impact factor
logo
 

Full Papers

 

Short-term improvements in the body schema can modulate pain perception in fibromyalgia syndrome


1, 2, 3, 4

 

  1. Computational Neuroimaging Lab, Biocruces-Bizkaia Health Research Institute, Barakaldo, Bizkaia, Spain, and Università di Bari, Italy.
  2. Department of Neurosciences, School of Medicine and Nursing, University of the Basque Country, UPV/EHU, Leioa, Bizkaia, Spain. itxaso.buesa@ehu.eus
  3. Department of Neurosciences, School of Medicine and Nursing, University of the Basque Country, UPV/EHU, Leioa, Bizkaia, Spain.
  4. Department of Neurosciences, School of Medicine and Nursing University of the Basque Country, UPV/EHU, Bizkaia, Spain.

CER15395
2022 Vol.40, N°6
PI 1127, PF 1135
Full Papers

Free to view
(click on article PDF icon to read the article)

PMID: 35349412 [PubMed]

Received: 07/12/2021
Accepted : 31/01/2022
In Press: 17/03/2022
Published: 22/06/2022

Abstract

OBJECTIVES:
This study aimed to evaluate the pain perception and several aspects of disrupted body schema, in a sample of patients suffering from fibromyalgia (FM) syndrome.
METHODS:
Twenty-six patients were organised into two groups: the tactile discrimination group and control group (exposed to tactile stimulation alone). Outcome measures were the pain intensity in body regions commonly described as painful (visual analogue scale) and clinical status, body esteem scale (BES), interoceptive awareness. Tactile acuity was measured by the two-point discrimination test (TPD), hits in the location of the stimulus, the probe size discrimination and the graphesthesia task.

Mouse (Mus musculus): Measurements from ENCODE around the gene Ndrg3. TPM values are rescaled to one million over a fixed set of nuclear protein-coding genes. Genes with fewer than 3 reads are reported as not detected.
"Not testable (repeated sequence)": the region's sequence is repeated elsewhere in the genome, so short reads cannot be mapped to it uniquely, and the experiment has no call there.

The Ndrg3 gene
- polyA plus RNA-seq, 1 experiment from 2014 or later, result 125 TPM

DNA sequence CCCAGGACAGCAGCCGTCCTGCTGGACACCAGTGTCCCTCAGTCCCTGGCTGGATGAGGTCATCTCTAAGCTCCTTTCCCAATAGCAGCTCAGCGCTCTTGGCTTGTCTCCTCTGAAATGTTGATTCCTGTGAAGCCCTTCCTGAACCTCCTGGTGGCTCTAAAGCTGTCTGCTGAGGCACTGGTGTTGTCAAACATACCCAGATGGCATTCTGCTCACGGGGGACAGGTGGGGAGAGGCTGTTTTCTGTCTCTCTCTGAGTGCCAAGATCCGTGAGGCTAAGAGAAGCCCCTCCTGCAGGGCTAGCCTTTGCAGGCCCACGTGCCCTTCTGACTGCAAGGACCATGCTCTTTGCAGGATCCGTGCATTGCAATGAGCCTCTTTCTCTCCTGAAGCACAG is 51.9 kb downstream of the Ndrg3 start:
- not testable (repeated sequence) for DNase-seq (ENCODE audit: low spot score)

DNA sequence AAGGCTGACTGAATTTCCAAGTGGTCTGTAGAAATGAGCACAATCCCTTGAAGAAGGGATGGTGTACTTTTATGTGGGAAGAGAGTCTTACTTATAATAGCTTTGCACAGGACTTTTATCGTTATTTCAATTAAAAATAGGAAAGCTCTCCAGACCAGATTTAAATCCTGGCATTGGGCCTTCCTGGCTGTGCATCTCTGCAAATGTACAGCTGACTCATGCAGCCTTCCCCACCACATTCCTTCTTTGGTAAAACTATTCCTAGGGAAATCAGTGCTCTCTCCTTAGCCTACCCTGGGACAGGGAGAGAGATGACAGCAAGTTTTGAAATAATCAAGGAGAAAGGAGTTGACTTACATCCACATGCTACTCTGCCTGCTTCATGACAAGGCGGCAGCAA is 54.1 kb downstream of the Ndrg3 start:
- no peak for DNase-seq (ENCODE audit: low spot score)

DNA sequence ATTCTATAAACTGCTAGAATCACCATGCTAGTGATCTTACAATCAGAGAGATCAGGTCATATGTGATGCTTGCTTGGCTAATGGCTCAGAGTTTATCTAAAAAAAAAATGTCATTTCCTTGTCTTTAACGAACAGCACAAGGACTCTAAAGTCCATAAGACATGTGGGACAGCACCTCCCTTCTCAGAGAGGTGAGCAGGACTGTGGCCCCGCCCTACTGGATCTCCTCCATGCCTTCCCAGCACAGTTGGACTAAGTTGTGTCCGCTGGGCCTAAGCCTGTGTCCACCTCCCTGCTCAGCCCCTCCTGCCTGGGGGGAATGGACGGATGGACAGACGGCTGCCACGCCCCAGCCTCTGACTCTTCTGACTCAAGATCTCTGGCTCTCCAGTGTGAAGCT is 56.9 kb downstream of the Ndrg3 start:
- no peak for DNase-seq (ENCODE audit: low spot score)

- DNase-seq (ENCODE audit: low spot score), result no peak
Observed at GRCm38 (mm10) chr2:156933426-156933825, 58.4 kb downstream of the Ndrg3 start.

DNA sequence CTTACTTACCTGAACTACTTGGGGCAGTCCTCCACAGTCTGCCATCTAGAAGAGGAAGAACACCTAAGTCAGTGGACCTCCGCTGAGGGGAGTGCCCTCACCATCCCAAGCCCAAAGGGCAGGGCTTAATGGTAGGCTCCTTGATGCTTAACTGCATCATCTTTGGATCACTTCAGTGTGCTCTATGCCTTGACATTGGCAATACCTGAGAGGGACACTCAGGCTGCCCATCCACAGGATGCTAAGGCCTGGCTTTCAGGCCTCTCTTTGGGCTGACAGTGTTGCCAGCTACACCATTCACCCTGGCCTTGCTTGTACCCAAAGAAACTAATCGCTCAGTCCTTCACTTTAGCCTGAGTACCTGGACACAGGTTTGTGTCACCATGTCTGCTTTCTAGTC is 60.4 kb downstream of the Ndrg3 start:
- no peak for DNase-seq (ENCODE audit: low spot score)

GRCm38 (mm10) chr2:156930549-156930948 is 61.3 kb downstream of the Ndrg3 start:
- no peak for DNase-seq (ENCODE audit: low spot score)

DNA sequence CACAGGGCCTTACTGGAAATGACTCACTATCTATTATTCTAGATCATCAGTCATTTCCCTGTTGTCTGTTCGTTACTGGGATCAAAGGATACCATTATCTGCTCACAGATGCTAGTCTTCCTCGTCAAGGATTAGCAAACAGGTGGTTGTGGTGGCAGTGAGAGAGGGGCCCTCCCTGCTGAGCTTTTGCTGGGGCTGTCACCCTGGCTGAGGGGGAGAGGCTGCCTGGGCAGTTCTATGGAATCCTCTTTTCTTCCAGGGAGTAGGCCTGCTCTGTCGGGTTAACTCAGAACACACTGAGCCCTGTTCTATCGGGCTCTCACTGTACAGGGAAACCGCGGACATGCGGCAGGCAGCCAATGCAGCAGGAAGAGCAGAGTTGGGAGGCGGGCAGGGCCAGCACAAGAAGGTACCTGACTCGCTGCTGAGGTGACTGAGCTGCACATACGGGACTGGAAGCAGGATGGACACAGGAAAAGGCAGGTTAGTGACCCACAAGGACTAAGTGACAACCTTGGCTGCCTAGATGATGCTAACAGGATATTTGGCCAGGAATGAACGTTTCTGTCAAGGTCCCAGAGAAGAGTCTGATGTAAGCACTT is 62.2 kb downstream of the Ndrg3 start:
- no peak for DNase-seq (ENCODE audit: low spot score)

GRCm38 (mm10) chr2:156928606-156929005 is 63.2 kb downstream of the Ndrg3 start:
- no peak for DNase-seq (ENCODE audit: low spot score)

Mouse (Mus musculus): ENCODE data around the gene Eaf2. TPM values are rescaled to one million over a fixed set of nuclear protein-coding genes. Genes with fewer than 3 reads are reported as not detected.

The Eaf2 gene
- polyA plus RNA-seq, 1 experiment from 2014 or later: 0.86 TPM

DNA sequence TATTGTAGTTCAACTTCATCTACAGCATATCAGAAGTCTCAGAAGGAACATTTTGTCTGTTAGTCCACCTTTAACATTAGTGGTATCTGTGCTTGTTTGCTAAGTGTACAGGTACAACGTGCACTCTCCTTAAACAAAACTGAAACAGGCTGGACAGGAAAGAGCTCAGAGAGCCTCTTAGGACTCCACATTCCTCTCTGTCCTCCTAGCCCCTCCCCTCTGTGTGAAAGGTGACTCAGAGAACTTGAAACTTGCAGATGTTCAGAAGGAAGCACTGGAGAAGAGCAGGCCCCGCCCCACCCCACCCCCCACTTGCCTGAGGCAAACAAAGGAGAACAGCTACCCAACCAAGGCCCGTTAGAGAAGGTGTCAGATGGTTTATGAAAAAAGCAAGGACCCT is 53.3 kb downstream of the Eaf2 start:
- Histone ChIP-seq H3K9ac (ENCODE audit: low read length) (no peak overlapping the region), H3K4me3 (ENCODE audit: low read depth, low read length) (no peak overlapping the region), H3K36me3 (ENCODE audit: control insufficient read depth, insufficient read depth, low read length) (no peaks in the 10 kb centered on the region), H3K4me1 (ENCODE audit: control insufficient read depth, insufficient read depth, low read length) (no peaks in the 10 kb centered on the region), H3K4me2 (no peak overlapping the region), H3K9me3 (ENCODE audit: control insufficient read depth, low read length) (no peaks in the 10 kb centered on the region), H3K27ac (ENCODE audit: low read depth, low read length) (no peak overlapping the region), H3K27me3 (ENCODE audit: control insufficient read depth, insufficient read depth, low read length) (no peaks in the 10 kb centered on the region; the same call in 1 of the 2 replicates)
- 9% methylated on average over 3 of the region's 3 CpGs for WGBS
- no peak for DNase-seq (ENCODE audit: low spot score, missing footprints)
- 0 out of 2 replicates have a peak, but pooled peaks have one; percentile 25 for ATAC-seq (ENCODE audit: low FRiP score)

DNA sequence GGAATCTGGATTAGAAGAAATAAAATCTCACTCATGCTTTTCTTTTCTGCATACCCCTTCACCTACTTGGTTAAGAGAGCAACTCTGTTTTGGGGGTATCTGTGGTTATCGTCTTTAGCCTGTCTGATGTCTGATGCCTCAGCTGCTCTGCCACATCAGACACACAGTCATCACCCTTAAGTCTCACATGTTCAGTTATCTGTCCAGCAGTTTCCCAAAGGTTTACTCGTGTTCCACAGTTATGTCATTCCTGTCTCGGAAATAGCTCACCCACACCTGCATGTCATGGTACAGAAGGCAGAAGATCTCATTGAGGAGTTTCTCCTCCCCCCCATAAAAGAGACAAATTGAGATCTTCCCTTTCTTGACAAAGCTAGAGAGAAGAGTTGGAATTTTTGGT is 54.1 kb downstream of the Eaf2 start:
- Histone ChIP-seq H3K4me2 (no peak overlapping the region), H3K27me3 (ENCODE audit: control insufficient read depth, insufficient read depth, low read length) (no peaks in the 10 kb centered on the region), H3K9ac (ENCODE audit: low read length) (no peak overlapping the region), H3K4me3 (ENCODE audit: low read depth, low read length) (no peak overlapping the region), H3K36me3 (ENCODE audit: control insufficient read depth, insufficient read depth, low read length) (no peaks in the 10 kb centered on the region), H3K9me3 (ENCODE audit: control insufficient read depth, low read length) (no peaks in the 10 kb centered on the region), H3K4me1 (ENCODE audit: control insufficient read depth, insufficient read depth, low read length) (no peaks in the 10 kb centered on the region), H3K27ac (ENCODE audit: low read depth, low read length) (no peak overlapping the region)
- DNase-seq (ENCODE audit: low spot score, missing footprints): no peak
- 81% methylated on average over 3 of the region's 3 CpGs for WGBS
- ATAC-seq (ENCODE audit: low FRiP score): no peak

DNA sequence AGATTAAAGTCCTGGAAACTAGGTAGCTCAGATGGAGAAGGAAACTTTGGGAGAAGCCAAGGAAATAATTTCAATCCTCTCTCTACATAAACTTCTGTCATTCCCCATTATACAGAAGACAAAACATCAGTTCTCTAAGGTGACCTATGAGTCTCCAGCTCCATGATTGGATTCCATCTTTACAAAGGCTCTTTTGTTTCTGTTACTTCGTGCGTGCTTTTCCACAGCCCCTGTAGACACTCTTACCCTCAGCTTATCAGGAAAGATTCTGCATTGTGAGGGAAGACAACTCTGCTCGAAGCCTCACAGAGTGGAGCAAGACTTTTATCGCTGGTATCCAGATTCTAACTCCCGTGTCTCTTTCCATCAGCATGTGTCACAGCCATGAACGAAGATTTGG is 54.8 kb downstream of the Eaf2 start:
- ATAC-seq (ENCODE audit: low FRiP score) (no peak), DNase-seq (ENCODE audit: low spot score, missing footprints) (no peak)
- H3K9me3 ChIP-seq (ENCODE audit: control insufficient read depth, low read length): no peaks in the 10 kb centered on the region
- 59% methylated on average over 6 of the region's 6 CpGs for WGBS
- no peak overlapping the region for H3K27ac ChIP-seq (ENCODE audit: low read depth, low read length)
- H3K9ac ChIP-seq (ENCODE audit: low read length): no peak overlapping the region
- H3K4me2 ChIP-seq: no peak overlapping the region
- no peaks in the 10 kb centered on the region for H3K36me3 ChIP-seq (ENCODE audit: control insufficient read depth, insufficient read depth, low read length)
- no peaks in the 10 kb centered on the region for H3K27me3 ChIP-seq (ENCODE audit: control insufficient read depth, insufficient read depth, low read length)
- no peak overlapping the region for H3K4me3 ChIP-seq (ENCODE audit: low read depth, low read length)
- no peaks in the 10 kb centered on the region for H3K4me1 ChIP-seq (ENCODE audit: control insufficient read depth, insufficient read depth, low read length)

RESULTS:
The group exposed to tactile discrimination experienced a significant improvement in all tactile acuity outcome measures. The decrease of the Fibromyalgia Impact Questionnaire variable was relevant (81.58, SEM 3.29 vs. 72.91, SEM 6.43; p=0.07). Likewise, pain perception was lower in all of the body regions evaluated (reduction of 12.2% in the stimulated body region (cervical VAS) with a large effect size, a pain reduction of 11.3% in the wrists and 9.2% in the knees. The correlation index showed association between the cervical VAS and TPD (ρ=0.53; p<0.05).
CONCLUSIONS:
There was no improvement in pain scores in the control group but the TPD was decreased also. The BES scores did not show differences between groups. However, interoceptive awareness showed a slight reduction in the group exposed to tactile discrimination (3.68, SEM 0.15 vs. 3.35, SEM 0.19; p=0.01). After short-term tactile discrimination protocol, the group exposed to tactile discrimination experienced a significant improvement in all tactile acuity outcome measures: pain perception, tactile acuity and body perception, compatible with adjustments in the body schema. The tactile stimulation alone group did not show the same improvement.

DOI: https://doi.org/10.55563/clinexprheumatol/2vn0uh

Rheumatology Article

Rheumatology Addendum